Monday 19 November 2012


My taste buds are honed to love eastern food. I usually cook Asian food at home so my children are accustomed to that taste, too. 

One of the cuisines that has remained unexplored is Japanese cuisine. We love Japanese food but we usually have to eat it in restaurants. The only reason for that is Japanese ingredients are not readily available in our area. Sadly, there is only a small selection in our Oriental supermarket so I can only make a few basic recipes. I also have to forego of ingredients that I cannot use again or those that are too expensive.

For some time now I have been exploring the idea of making takoyaki balls without a takoyaki pan. I love those little things but I can't/won't buy a takoyaki pan. That is one kitchen gadget I can do without.

I won't go through the details of my lengthy takoyaki experiment but I will explain briefly how I came with the final recipe. 

Takoyaki batter is quite thin and only forms a perfect ball in the half dome molds they are cooked in. After trying to cook the batter in many different ways without success, I decided that it is the batter that needed changing. Simply adding flour to the recipe will make the balls too doughy which is not quite the right consistency. I cooked a flour and water paste before adding the rest of the ingredients. This puffed up into a soft ball that is not exactly the same as the Japanese takoyaki but has all the flavours that I love about it. I simply garnished it with wasabi mayo, pickled ginger and snipped nori seaweed.

There are only a few authentic Japanese ingredients here but those could be substituted with other ingredients to get a similar tasty ball. Prawns or crabmeat can be used instead of the octopus. If you can't find dashi powder, substitute it with half of a fish stock cube (crumbled). It won't be the same but it will work, too.

The outcome was certainly more than pleasing. 


(for 16-20 takoyaki balls)

1 c. water
2 tsps. dashi powder
1 tbsp. Japanese soy sauce
2 tbsps. oil
3/4 c. plain flour
2 eggs
1/2 c. of cooked octopus or squid, roughly chopped
1 c. roughly chopped cabbage
1/4 c. chopped spring onions
2 tbsps. chopped pickled red ginger (or 1 tsp. grated fresh ginger)
1/4 tsp. ground black pepper
cooking oil for frying


In a sauce pan, mix 1 c. of water with the dashi powder, soy sauce and oil. Mix in 1/2 c. of the flour until free from lumps before putting it on the heat. Cook on low heat while stirring constantly, until thick. 

Transfer to a mixing bowl and whisk in the two eggs and the rest of the flour until thoroughly combined. Add the rest of the ingredients and mix.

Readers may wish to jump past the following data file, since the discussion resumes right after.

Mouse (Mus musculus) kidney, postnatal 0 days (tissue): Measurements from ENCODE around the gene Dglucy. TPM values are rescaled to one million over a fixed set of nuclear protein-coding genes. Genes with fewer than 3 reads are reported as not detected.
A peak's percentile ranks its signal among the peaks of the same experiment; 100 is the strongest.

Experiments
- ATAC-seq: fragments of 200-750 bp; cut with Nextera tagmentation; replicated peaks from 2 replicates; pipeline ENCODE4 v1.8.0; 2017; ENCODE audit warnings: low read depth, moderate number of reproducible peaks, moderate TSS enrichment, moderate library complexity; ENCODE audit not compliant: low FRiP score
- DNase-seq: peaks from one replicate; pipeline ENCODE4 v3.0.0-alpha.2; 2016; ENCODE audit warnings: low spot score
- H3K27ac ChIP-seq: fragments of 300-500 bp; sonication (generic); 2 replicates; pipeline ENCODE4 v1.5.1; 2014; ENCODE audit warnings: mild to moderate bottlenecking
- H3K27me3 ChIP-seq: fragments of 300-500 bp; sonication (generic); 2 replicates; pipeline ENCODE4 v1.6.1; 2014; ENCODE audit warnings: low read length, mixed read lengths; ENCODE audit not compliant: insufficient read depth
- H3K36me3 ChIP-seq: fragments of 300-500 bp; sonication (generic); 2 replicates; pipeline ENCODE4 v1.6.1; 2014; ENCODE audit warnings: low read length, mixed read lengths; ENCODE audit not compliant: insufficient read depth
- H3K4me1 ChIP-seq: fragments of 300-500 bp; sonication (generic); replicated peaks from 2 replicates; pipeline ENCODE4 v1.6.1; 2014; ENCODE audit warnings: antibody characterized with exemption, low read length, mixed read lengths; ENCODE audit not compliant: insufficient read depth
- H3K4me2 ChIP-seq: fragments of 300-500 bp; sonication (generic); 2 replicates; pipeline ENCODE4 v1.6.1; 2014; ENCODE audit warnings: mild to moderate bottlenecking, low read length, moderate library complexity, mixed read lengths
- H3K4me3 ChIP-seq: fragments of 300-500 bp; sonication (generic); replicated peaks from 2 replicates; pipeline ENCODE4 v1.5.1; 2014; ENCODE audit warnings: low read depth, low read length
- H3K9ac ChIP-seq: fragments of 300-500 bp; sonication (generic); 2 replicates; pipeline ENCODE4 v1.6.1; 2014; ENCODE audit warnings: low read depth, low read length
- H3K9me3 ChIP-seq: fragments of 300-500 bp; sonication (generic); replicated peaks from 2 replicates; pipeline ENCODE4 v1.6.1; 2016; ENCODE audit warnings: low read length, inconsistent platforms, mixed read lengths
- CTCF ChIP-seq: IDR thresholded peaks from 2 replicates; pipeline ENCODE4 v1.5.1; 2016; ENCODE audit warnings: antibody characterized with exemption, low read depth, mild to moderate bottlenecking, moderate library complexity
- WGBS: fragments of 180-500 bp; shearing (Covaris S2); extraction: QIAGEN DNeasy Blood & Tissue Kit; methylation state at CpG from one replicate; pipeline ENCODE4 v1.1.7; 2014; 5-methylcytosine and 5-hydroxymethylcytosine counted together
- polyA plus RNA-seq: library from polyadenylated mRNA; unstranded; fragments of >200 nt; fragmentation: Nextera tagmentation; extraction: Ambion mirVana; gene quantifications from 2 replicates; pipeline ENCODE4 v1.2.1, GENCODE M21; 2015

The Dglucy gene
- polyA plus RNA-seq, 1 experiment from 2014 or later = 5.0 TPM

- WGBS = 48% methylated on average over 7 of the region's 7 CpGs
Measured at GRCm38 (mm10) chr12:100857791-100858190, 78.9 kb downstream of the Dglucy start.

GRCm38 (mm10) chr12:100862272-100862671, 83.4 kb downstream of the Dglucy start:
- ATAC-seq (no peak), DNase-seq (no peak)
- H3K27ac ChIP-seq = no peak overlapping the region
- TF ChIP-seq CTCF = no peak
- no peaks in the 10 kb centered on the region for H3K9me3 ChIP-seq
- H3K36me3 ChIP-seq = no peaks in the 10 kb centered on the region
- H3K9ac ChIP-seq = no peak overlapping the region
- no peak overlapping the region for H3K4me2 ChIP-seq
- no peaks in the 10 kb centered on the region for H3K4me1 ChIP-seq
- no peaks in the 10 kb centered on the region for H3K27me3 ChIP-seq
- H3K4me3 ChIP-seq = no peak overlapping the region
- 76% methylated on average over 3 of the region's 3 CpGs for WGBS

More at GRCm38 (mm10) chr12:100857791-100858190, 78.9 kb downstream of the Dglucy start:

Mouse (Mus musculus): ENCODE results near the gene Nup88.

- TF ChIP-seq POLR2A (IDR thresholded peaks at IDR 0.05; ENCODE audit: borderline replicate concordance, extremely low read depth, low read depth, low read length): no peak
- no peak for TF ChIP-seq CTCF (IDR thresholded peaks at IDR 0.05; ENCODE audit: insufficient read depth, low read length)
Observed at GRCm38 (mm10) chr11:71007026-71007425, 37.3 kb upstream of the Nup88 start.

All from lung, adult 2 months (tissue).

Heat the oil in a pan to medium hot. Use a small ice cream scoop or a spoon to drop portions of the mixture into the oil. The batter will initially be a rough shape and sink to the bottom of the pan. It will then rise to the surface of the oil and puff up into a ball. Nudge the balls with a slotted spoon to cook evenly. Cook for about 4 minutes or until well puffed and golden brown.

Drain on kitchen paper. 

Serve with the wasabi mayo.

For the wasabi mayo:

Mix 1/3 c. of mayonnaise with 2-3 tsps. of ready prepared wasabi. Top the takoyaki balls with a small dollop of mayo and decorate with pickled ginger and nori seaweeds. You can also use chopped chives or parsley for decoration.

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  1. I usually on the look out on how to organize up my photos by putting watermarks, collage, etc and still looking out for designs for it. The memories suite software has so much to offer. Hopefully i am selected to win for this software. The tako looks so I can make this at home instead of buying and my family can enjoy this as well.

    1. This software is fun and so easy to use, Mel. You have a chance to win it. Find out on Monday.

  2. Hi, Adora - The My Memories Suite Software looks easy to use with its professionally-designed templates and intuitive steps. And yet, in spite of the pre-designed templates, it gives you the flexibility to customize your pages according to your style. So your personality shines through! On the subject of takoyaki, I love them! I live in the San Jose, CA, and I would go all the way to Japantown in San Franciso just to get a bite of these yummy seafood balls.... hot off the grill! Your recipe is a heaven-sent because now I can make these tasty treats right in my own kitchen. Thanks!

    1. Hi Gina. The software is indeed very flexible. You can customize the templates or use a blank canvas or just put graphics on photos. I hope you try out the takoyaki balls recipe.

  3. I've never had takoyaki balls, but just your pictures convince me of how very delicious that are and then, the list of ingredients - of course I'd love these. Squid is a favorite of mine and I've never had a squid dish I didn't like. Thanks for sharing the recipe and these gorgeous pics!

    1. Thanks for the kind comment MJ. I like squid, too, in any form.

  4. it's so amazing how you can make balls (takoyaki)look lovely and desirable .... :-)

    1. Thanks for coming by, Boyet. Glad you're back in circulation.

  5. I've never even tasted octopus or squid but this looks delicious. I'd be willing to try this!

    1. Hi Ruby! The octopus or squid can be replaced with anything you like or even omitted for a vegetarian version.

  6. I've always loved takoyaki but never made it, after reading this post and looking at the beautiful pictures...I'm inspired!


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